The first license for a strain of yeast developed at Purdue University that makes ethanol from agricultural residues more effectively has been issued to biotechnology company Iogen.
Purdue’s genetically altered yeast allows about 40% more ethanol to be made from sugars derived from agricultural residues, such as corn stalks and wheat straw, compared with “wild-type” yeasts that occur in nature.
Agricultural residues are primarily made up of cellulose and hemicellulose, which are known as cellulosic materials. Unlike traditional ethanol feedstocks, such as corn kernels, the cellulosic materials contain two major sugars, glucose and xylose, which cannot both be fermented into ethanol by natural Saccharomyces yeast, the microorganism used by industry to produce ethanol.
Unfortunately, Xylose makes up about 30% of the sugar from agricultural residues. So the Purdue researchers altered the genetic structure of the natural yeast so that it contains three additional genes that make it possible to simultaneously convert glucose and xylose to ethanol. The ability to ferment xylose increases the yield of ethanol from straw by about 40%.
“It would cost too much money to separate the two sugars before proceeding with fermentation to ethanol, so being able to ferment both sugars together to ethanol is critical,” she said. “To be more cost competitive with gasoline, the two sugars have to be converted together to ethanol,” said Nancy Ho, a senior research scientist and leader of the molecular genetics group in Purdue’s Laboratory of Renewable Resources Engineering, or LORRE.
“Until we developed our yeast, no suitable microorganism could convert these two sugars together,” she added.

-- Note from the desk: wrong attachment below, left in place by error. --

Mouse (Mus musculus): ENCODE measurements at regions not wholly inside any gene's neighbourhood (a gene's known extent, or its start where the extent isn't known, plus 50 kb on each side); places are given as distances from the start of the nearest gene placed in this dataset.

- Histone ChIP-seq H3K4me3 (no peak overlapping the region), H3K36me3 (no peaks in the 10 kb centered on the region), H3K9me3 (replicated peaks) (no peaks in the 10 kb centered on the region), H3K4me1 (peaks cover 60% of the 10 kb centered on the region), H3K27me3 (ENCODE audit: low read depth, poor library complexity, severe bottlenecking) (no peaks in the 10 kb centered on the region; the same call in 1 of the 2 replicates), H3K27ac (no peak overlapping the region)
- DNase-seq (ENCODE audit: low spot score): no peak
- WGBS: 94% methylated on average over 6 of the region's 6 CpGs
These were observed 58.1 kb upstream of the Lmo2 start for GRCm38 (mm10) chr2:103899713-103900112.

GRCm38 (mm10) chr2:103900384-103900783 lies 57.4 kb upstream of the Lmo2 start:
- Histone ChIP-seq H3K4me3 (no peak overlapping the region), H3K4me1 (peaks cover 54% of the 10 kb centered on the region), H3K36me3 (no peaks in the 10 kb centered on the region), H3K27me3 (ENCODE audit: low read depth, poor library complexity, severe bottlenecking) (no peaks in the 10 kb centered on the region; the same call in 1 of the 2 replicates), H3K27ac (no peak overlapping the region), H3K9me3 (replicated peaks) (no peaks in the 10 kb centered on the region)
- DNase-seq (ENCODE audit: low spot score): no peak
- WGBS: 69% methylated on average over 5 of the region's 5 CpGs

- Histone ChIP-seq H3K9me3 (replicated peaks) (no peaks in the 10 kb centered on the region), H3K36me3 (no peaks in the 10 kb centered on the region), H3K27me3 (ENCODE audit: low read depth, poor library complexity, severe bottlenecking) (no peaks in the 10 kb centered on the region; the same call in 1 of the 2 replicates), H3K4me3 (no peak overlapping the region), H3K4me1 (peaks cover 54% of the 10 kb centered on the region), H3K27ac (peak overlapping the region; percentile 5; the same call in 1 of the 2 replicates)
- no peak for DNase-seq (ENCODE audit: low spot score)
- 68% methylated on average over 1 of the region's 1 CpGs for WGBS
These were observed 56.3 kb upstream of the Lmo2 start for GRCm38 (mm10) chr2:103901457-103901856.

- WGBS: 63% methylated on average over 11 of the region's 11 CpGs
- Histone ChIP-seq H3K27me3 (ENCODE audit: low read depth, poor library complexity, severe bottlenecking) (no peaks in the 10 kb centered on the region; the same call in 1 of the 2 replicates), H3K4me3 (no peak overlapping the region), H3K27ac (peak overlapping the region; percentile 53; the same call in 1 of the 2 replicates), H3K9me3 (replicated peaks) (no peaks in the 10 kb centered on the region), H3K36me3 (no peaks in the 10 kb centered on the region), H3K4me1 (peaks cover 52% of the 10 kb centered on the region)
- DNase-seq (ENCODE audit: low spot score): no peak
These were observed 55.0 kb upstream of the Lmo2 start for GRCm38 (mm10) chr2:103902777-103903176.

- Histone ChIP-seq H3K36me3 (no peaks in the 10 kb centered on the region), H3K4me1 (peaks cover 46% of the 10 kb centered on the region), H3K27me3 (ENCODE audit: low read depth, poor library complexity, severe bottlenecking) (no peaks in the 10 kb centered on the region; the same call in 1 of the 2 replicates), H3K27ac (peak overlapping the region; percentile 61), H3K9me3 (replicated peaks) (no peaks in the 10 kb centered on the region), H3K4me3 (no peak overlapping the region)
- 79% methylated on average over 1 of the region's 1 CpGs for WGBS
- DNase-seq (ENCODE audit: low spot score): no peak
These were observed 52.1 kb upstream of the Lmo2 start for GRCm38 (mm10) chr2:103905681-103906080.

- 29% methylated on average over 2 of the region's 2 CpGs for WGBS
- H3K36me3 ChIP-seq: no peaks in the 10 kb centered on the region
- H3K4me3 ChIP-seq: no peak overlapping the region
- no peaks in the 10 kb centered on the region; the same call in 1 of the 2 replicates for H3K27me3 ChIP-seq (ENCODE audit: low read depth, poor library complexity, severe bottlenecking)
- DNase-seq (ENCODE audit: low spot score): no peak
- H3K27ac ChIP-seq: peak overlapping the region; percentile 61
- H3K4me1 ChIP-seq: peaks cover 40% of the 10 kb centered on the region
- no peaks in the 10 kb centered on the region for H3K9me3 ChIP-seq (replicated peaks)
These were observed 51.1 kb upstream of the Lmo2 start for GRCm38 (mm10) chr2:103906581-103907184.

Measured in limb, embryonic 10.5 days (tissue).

Iogen has obtained a non-exclusive license from the Purdue Research Foundation for the yeast and related patents. Its Ottawa, Canada, demonstration facility is the first plant in the world to produce ethanol from cellulosic materials. Iogen is using the Purdue yeast to produce ethanol from the sugars the company derives from wheat straw.
“We have confirmed that Purdue’s recombinant glucose- and xylose-fermenting yeast is the most effective microorganism available for the production of ethanol from cellulosic materials,” said Jeffrey S. Tolan, senior research scientist for Iogen. “The ethanol yield and productivity from the Purdue yeast in our plant matches that obtained by Dr. Ho’s group in the lab at Purdue.”
The ethanol made in Iogen’s plant is blended into gasoline at the Petro-Canada refinery in Montreal. Cars use the ethanol-gasoline blend without any modifications; typically, drivers are not even aware of the presence of the ethanol, except for the label on the petrol pump. The Ottawa plant represents the latest step toward Iogen’s goal of making ethanol from cellulosic materials widely available as a fuel, Tolan said.
In Iogen’s process, about two-thirds of the straw is converted to ethanol, with a yield of about 75 gallons of ethanol per ton of straw. Most of the remaining one-third of the agricultural residue, which cannot be fermented, is burned to generate power to run the plant, and there is little waste or use of fossil fuels, he said.